I could have told you John Ray wouldn't win the mayoral primary. I felt it the first time I saw his face.

It was a pleasant face, an intelligent face, a handsome face, even. But something seemed, well, vaguely unsettling about it, politically speaking. Then I figured it out and knew why this guy would never be mayor.

No Facial Hair.

Facial hair may be the kiss of death for white politicians -- Dewey is said to have lost the presidency because his mustache hinted of Hitler. But most black men who win black folks' hearts, minds -- and elections -- have beards or mustaches. Most black men, period, have them. John Ray, alas, does not.

Think of the guys who do or did have facial hair: Martin Luther King Jr., Adam Clayton Powell, Marion Barry (most of the time), Kareem Abdul-Jabbar, Ronald Dellums, Malcolm X, Jesse Jackson, Arsenio Hall. Chicago mayor Harold Washington's trademark was his thick, graying mustache; La-La Land Mayor Tom Bradley is cleanshaven today but had a slim stretch of hair above his upper lip when he first won election 17 years ago. Doug Wilder, of course, shaved his mustache immediately after winning the governorship, and has been behaving oddly ever since.

Now think about those who don't have it: Bryant Gumbel. Colin Powell. Michael Jackson. Bill Cosby. Edward Brooke. Byron Allen. These guys can make all the right moves -- Gumbel exposes mainstream audiences to African heads of state and urban hip-hoppers; the Cos places Essence magazine on the Huxtable coffee table and lectures Theo about the March on Washington; Powell seems solidly in control in an out-of-control Mideast situation. But some blacks view each of these men with slight suspicion; they like but don't love them, admire but don't embrace them.

Most white American men are cleanshaven. Most African American men are not. Check it out on the street, in your office, on MTV, at the construction site down the street. So for a white guy, growing a mustache or beard makes a statement of sorts, since it's not what most white guys do. It's the opposite for black men -- when brothers take the extra time and energy to shave off an adornment most black men prefer, they're saying something.

In my experience, some seem to be saying, consciously or otherwise: Accept me, white America. It seems to be something they do to get over, to succeed. Entirely understandable, perhaps. When I was a fashion writer, black actors and models often told me they had smooth faces because they got more jobs that way. And politicians?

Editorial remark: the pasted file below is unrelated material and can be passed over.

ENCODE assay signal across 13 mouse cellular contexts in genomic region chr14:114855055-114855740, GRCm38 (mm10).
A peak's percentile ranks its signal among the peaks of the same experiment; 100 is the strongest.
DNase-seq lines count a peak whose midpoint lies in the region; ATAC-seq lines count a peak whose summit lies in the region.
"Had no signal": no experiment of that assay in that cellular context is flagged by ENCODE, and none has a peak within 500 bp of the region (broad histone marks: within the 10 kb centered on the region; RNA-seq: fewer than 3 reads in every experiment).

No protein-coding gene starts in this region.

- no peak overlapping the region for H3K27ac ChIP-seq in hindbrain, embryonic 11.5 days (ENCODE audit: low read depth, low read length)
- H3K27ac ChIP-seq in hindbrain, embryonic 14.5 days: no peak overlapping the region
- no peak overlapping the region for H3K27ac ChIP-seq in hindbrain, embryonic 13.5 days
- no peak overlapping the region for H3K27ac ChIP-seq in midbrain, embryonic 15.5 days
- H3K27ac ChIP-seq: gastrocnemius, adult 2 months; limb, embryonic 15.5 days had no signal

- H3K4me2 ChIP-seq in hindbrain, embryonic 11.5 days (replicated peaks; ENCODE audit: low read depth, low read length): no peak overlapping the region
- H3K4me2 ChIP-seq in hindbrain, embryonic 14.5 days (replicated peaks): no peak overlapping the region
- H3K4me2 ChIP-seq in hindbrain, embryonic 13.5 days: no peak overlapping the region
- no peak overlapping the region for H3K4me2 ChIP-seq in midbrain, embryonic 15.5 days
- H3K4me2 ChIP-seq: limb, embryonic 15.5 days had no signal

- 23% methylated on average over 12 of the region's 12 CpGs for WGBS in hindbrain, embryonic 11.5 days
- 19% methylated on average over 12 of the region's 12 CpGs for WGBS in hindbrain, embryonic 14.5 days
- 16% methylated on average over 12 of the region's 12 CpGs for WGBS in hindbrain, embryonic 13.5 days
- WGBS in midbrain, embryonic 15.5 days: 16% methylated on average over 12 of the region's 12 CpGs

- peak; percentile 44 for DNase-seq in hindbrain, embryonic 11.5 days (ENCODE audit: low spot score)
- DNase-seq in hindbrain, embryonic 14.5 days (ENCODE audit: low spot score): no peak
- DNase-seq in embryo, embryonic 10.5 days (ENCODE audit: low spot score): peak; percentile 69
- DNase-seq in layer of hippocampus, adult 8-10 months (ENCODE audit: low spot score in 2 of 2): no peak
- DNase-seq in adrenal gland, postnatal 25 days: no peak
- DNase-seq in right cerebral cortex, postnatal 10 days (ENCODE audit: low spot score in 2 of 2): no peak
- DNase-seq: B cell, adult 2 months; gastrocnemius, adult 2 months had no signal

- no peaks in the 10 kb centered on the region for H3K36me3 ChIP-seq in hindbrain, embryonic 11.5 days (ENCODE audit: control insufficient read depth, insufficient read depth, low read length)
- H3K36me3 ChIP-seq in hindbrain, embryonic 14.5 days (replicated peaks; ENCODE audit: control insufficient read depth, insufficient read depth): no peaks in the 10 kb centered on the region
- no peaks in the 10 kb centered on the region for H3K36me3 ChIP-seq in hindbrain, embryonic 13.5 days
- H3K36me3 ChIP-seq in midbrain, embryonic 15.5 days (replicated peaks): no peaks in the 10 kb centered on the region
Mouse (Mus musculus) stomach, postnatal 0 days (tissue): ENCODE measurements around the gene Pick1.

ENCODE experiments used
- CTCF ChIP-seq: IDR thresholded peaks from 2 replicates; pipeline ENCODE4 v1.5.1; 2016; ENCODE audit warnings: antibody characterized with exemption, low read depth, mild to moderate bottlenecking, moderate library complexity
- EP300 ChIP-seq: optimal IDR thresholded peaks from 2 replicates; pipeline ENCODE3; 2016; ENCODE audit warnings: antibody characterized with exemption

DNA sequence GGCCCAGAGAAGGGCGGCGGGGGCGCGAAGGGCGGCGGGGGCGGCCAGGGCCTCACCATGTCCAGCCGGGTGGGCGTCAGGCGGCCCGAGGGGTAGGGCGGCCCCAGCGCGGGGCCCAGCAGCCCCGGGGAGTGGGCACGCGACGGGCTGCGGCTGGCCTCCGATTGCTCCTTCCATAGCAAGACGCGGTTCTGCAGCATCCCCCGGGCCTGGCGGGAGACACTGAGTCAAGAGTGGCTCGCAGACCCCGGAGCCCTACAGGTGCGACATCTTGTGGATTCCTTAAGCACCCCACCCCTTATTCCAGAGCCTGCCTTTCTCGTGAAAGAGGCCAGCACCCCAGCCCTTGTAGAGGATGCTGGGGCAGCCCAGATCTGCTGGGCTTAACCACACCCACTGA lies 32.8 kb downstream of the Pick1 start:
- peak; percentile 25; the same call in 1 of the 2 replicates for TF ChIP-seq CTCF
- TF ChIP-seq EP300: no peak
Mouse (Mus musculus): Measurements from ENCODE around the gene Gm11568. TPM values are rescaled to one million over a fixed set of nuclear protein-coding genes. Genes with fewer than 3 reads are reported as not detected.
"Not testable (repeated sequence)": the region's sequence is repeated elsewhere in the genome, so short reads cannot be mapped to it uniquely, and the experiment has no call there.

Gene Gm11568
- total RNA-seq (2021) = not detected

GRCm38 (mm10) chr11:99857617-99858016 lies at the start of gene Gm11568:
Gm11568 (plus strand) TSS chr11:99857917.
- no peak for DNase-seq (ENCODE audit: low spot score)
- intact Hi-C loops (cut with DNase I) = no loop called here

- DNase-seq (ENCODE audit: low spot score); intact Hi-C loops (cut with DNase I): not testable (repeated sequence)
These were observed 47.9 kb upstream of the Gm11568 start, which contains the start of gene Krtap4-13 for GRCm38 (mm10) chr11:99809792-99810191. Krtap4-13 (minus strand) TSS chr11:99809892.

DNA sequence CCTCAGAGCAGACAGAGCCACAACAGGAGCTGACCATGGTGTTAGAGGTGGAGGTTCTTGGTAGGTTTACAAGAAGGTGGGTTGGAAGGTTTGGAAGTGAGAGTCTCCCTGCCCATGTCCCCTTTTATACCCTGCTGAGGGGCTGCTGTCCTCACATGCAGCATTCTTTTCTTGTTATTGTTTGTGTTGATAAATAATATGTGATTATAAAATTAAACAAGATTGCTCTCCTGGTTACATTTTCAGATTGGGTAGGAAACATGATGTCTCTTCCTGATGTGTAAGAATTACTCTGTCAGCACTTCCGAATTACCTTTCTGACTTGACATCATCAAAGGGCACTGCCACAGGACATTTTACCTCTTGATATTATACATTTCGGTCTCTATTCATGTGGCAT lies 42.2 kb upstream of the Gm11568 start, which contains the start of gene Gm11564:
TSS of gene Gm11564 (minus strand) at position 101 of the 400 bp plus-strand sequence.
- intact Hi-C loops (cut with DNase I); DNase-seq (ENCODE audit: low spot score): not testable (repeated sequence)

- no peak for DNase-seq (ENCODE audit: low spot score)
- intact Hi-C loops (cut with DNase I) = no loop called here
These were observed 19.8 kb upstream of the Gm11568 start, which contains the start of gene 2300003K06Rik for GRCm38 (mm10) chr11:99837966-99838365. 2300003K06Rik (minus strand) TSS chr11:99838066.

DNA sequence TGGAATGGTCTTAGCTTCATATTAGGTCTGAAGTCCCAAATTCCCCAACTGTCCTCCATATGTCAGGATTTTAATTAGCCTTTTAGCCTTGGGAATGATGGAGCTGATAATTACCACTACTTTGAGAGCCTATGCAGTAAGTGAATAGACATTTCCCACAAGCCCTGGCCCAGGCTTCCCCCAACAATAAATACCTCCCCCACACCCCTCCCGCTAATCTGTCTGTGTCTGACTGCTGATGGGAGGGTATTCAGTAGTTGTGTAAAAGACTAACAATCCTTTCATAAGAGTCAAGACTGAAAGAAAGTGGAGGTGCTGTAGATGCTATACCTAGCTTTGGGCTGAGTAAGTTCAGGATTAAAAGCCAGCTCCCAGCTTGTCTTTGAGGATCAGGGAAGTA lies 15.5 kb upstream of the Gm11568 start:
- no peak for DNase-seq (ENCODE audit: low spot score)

"John Ray just seemed too ... accommodating," said a friend of mine as she explained her feeling, near the campaign's end, that Ray -- though smart and capable and an upright brother -- wasn't the person for the job.

Historically, shaving somebody's hair has been a weakening act, a stripping of individuality. When guys join the Marines, the hair's the first to go. When black guys pledge in fraternities, big brothers immediately shave their heads and faces. In the late '60s, when black athletes demonstrated their cultural and fashion consciousness through long sideburns and fat 'Fros, several college and professional basketball teams instituted "no facial hair" policies. And remember Sampson?

Acts of political emasculation, so to speak. So what does it mean when a black man does it to himself?

When Marion Barry returned from New York in September 1988 -- he'd just come back from one of his "cleansings," and was mending political fences -- there was a wide, smooth area above his beaming smile that hadn't been there before. Commented a prominent national (black) politico: "He was his own Delilah."

I'll admit some black guys just like how they look cleanshaven. Others simply can't grow a decent mustache. It's impossible to discount the many virile, positively black men whose upper lips are as barren as the Sahara: Bo Jackson, Andy Young, Maynard Jackson, Sugar Ray Leonard never have worn facial hair. Then there are those mega-men, Michael Jordan and Nelson Mandela, who are so damn bad -- that's good bad, squares -- in their respective fields that they barely need faces. And of course, I'd never suggest somebody would get votes only because he sported facial hair -- a full Rip van Winkle beard wouldn't have obscured Walter Fauntroy's weaknesses.

But that was yesterday. Now Sharon Pratt Dixon -- whom I would advise to remain clean-faced -- will battle mustachioed Maurice Turner for mayor. Since the facial hair issue seems moot, on what detail will the vote hinge?

Their shoes. You heard it here first.